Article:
The episode then moves on to the Early Permian, where the swamp-loving trees of the Carboniferous have been replaced with more advanced conifers that are better adapted to survive in a changing climate. Petrolacosaurus and a few other diapsids have evolved into the sub-group of creatures called pelycosaurs like the Edaphosaurus which are now closely related to mammals. They live in herds and have outgrown their arthropod contemporaries in size. A pregnant female Dimetrodon, another pelycosaur, hunts the Edaphosaurus herd, beginning with a fake charge to expose the weak and the juveniles. She finally kills a baby Edaphosaurus, but is forced to abandon her kill when the scent of blood attracts others of her kind, all highly-aggressive males. She builds a nest on a hill and is watched by the egg-stealing reptiliomorph, Seymouria. Some time after laying her eggs, another gravid Dimetrodon tries to take over her nest. After a long duel, the original female drives off the intruder, but is badly injured and fatigued in the process. A male Dimetrodon approaches the now unguarded nest, but luckily kills the thieving Seymouria and leaves the eggs unharmed. The eggs hatch and the mother's bond with her offspring is severed. The episode ends with the wounded mother joining other adult Dimetrodon in attacking her own young which race to the trees and hide in dung to escape. At the end the Dimetrodon is seen evolving into a Gorgonopsid and the narrator says that the reptiles will evolve to tighten their grip on land, becoming new reptiles.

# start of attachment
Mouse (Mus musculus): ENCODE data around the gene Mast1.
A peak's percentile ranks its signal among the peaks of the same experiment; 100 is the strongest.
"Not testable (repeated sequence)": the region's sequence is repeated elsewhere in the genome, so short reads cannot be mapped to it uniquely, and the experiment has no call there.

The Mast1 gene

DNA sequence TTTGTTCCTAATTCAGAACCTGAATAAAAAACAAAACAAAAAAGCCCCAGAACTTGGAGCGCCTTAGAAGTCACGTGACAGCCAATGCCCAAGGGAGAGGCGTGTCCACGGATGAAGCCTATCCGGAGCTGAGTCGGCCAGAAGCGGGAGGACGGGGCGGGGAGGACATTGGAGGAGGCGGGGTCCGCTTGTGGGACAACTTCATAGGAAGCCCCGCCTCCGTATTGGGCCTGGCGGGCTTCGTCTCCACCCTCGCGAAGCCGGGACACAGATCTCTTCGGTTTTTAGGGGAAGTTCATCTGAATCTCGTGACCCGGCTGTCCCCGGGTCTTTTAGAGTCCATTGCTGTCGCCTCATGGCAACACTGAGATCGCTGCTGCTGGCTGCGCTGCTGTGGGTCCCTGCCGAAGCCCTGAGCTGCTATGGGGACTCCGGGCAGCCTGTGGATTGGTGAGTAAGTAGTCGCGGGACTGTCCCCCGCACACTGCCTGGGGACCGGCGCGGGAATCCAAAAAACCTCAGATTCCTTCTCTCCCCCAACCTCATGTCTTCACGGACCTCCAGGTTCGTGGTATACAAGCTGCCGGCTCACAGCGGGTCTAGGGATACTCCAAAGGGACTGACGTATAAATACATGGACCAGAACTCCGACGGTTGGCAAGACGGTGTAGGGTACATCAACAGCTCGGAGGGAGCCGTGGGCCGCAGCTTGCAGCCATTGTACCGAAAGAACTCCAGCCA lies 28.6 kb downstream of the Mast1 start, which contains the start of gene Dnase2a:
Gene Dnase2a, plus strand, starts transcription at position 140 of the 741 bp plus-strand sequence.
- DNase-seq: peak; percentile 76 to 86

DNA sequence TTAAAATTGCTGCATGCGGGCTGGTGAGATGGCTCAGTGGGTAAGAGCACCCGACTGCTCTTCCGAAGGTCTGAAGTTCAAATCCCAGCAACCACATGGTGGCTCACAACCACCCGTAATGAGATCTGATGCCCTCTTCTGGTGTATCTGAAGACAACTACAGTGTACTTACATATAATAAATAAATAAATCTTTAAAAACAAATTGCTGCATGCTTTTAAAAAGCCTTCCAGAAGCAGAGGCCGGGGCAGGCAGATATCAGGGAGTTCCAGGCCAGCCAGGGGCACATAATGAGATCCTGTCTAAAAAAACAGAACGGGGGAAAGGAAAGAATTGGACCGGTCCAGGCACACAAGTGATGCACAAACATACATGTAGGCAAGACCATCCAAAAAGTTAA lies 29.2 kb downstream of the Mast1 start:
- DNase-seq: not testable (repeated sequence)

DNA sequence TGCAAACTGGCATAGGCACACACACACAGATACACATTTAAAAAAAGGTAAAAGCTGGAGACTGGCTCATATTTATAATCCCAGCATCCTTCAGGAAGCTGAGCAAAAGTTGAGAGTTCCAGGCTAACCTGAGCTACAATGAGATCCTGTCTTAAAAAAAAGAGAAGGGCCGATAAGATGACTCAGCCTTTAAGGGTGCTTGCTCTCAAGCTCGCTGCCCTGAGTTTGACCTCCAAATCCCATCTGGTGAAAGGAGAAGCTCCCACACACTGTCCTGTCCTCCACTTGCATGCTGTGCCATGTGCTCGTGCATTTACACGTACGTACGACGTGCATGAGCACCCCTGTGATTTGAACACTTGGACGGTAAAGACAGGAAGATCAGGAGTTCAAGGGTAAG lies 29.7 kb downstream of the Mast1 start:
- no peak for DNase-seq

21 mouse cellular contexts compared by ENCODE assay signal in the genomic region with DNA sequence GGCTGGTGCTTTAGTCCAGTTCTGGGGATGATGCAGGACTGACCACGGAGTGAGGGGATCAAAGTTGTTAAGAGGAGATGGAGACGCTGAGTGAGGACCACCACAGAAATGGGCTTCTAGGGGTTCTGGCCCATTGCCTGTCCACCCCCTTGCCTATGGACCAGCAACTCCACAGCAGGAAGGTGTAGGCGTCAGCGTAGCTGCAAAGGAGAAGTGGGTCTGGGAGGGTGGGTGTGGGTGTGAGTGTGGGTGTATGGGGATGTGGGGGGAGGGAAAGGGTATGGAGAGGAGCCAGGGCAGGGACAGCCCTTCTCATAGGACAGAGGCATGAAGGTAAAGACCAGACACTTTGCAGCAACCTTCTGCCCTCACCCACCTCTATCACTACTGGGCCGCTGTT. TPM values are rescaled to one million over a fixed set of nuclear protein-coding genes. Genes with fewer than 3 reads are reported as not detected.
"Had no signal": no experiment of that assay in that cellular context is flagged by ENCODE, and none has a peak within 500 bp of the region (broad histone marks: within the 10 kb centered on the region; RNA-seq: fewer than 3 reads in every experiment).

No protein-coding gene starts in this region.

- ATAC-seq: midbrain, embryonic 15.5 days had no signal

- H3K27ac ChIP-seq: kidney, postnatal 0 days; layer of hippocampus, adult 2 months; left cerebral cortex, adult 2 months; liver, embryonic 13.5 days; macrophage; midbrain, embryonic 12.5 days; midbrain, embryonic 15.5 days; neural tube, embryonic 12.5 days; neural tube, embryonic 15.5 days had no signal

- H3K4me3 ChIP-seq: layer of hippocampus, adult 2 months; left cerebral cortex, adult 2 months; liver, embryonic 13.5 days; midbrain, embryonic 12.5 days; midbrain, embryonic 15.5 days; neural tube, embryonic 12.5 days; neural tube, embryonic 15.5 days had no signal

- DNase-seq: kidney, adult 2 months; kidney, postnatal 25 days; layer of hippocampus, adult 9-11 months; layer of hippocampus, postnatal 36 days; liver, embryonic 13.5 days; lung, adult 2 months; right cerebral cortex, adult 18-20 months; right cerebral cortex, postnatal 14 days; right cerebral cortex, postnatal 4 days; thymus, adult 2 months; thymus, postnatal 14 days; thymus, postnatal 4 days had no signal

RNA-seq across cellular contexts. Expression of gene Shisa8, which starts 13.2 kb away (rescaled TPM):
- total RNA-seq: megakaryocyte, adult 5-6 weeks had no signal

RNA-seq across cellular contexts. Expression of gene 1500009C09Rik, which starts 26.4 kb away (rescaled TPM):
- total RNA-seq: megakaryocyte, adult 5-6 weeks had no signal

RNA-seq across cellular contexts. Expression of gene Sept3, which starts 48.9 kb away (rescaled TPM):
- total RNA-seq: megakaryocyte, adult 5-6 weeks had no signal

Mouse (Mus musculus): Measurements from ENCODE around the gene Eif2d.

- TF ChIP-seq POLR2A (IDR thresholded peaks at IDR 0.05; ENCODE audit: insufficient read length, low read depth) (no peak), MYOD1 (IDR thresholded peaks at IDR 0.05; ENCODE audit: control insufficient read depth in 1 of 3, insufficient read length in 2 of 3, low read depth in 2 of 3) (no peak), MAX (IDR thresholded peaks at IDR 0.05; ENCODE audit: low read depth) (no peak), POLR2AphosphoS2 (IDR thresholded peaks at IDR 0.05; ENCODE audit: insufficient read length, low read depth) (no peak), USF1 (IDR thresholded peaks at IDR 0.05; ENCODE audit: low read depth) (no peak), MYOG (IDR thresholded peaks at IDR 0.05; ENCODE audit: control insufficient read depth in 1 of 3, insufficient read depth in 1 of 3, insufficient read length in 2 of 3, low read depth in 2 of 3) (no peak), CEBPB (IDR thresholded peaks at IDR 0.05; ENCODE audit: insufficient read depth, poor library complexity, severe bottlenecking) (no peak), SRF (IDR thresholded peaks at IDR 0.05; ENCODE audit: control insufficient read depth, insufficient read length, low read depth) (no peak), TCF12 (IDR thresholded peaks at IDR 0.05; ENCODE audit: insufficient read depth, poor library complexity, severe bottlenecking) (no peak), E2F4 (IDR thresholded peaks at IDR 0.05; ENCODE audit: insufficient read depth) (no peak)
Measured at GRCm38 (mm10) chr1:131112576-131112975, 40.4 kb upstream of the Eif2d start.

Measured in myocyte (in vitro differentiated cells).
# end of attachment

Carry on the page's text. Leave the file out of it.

|3||"Clash of Titans"||250/248 mya||Tim Haines||5 November 2005|